Recommended age group: 11–18
Time required: one 45–60 minute session
Equipment: This Class believes that activity sheets, The Get Set to become a Paralympic Champion presentation or the history of the Paralympic Movement presentation (optional).



So that students can offer informed and considered ideas and opinions, before running the debate use some or all of the introductory ideas below to help them focus on issues and perceptions around disability and to learn basic background information about the Paralympic Movement and Paralympians.

  • Have a general discussion with the whole group about what disability means to them: identify and list words and phrases the students first associate with the word 'disability'. What images spring to mind? List their ideas on the board, or ask them to make quick notes and/or sketches.
  • Show the Advanced Paralympic Champion assembly slides to the whole class and discuss the achievements of the disabled athletes and other well-known personalities. Can they add any other examples of their own? Has anything they have seen surprised them or changed their views on disability?
  • Watch the short film about National Paralympic Day above and ask for the students' feedback – what do they think are the main purposes and highlights? How do they think National Paralympic Day helped to promote wider understanding of disability issues and Paralympic sport?
  • Identify and discuss the relevance and impact of the Paralympic Values: equality, determination, courage and inspiration – how could the students apply these to the people and events they have found out about so far?
  • This short clip from Stella young's TED talk 'I'm not your inspiration thank you very much' may well provoke some interesting points from the group – has it challenged their perceptions or surprised them in any way?
  • Carry out further research about Paralympians, the Paralympic Movement and Mandeville Park, if appropriate, e.g. from or from the Paralympic Movement resources.


Set up the formal debate: divide the group into two halves, one side will argue for the motion and the other against. Team members from each side will first prepare and practise their short speeches, the aim is to be as persuasive, accurate and engaging as possible in order to try and 'win' the motion. The activity sheet will support their planning and delivery.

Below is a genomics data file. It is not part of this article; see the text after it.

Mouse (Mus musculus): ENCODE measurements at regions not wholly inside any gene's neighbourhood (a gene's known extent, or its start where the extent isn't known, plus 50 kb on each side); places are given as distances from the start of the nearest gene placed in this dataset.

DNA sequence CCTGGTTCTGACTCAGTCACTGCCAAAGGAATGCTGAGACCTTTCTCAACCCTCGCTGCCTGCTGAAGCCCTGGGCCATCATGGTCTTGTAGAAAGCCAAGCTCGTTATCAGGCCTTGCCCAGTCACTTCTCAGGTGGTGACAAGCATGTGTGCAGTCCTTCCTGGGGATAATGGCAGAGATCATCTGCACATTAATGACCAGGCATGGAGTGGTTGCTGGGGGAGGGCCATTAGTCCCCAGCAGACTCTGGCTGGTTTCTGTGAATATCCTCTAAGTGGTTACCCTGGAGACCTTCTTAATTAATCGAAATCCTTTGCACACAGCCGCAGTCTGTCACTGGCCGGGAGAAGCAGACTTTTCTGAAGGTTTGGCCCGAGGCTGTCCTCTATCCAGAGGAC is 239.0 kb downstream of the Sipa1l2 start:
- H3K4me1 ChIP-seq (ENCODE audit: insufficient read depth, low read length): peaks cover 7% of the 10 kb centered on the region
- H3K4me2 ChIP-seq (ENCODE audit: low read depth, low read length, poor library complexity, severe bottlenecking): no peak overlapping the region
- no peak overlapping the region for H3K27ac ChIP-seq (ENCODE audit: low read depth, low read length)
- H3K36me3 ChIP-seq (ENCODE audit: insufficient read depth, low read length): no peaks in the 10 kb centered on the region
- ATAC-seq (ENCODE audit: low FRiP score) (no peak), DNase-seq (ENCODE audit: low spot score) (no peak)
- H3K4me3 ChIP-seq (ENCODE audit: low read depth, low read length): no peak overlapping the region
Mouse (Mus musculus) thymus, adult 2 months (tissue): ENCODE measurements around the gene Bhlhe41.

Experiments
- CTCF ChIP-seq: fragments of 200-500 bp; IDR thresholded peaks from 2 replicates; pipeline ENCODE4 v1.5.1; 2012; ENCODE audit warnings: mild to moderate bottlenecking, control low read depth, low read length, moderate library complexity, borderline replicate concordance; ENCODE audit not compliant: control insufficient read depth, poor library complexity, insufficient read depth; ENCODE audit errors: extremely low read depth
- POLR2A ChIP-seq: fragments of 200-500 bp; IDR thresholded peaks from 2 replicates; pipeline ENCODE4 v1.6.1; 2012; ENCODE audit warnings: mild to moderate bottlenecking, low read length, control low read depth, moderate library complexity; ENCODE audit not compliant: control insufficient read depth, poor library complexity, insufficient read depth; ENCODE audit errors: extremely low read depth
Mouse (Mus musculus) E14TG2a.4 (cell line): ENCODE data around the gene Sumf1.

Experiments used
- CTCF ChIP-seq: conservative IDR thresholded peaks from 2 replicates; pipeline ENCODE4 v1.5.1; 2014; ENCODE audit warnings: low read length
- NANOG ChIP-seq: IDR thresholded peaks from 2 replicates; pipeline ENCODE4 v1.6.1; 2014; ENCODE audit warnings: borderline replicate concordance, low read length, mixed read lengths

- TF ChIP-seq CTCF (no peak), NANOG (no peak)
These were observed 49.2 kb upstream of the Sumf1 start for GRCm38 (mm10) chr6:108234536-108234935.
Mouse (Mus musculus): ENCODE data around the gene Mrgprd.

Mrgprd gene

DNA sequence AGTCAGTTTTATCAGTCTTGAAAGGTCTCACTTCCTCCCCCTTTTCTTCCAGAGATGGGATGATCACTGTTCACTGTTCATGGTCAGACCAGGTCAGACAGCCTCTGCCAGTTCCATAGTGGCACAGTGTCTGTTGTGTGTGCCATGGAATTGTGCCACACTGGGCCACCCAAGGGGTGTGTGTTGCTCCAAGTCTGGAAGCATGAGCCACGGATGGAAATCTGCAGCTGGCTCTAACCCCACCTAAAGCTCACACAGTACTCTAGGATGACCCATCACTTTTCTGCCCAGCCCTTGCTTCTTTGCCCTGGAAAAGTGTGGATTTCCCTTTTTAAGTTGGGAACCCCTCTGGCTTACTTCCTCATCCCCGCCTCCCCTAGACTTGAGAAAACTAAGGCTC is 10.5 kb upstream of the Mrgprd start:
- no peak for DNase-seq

Choose your own topic for debate to focus on and raise the profile of disability issues, or try one of these:

  • what's the problem, disabled people are well represented in the media nowadays
  • these days, disabled people have the same opportunities as everyone else, right?
  • disability is all about being a wheelchair user, isn't it?
  • disabled people face many obstacles around equality and inclusion (in our community)
  • disability sport has inspired people of all abilities to get active
  • the great thing about sport is that anyone can do it
  • the use of the word 'inspirational' to describe all disabled people is patronising.

Before beginning the debate establish some ground rules, or ask the students to suggest them, e.g. no interrupting, listening creatively, showing others respect, etc.

Allow time for the students to prepare their arguments and make notes, the speech planner activity sheet will be helpful at this stage. They should practise their speeches and, if possible, deliver them without notes.

  • Allow 5-10 minutes for each side to present their arguments.
  • Invite each team to ask the other team questions and to challenge some of their points.
  • Have a summing up session to establish the key points from both sides of the motion.

Class vote

Take a free ballot where individuals vote for or against the motion based on the strength of the arguments made. Encourage an open-minded approach, where it is perfectly acceptable for individuals to change their view if someone has made a particularly persuasive point, even if they are on the other side! How many of them have changed their view during the debate?

Write a final sentence to display for others to read, e.g. 'This class believes that disability sport has inspired people of all abilities to get active' or 'This class does not believe that disabled people are well represented in the media'.


  • Younger/less able or less confident students may feel more confident about talking and offering an opinion in smaller groups, say five or six speakers arguing for and against the motion, rather than half the class. They may also need more time to research and note down their views and will find the guidance on the activity sheet particularly helpful.
  • Older/more able and confident students can carry out further independent, in-depth research into disability issues before the debate begins and then make an active contribution to the full-class debate largely without notes.


  • The arguments and debates could be honed and re-run – this time in front of a camera – to make a documentary or recorded as an audio file. You could invite parents and community members in to watch or take part – perhaps by facilitating an 'any questions?' session at the end.
  • Build on your debate to challenge students to use their research to create their own news stories as 'citizen journalists' using the Paralympic plots resource
  • A team of 'citizen journalists' could write or record a story about the debate and post it to the school website or newsletter and upload it, with images, to the Get Set website for a chance to win Get Set goodies!
  • Watch the full version of Stella Young's TED talk, 'I'm not your inspiration thank you very much'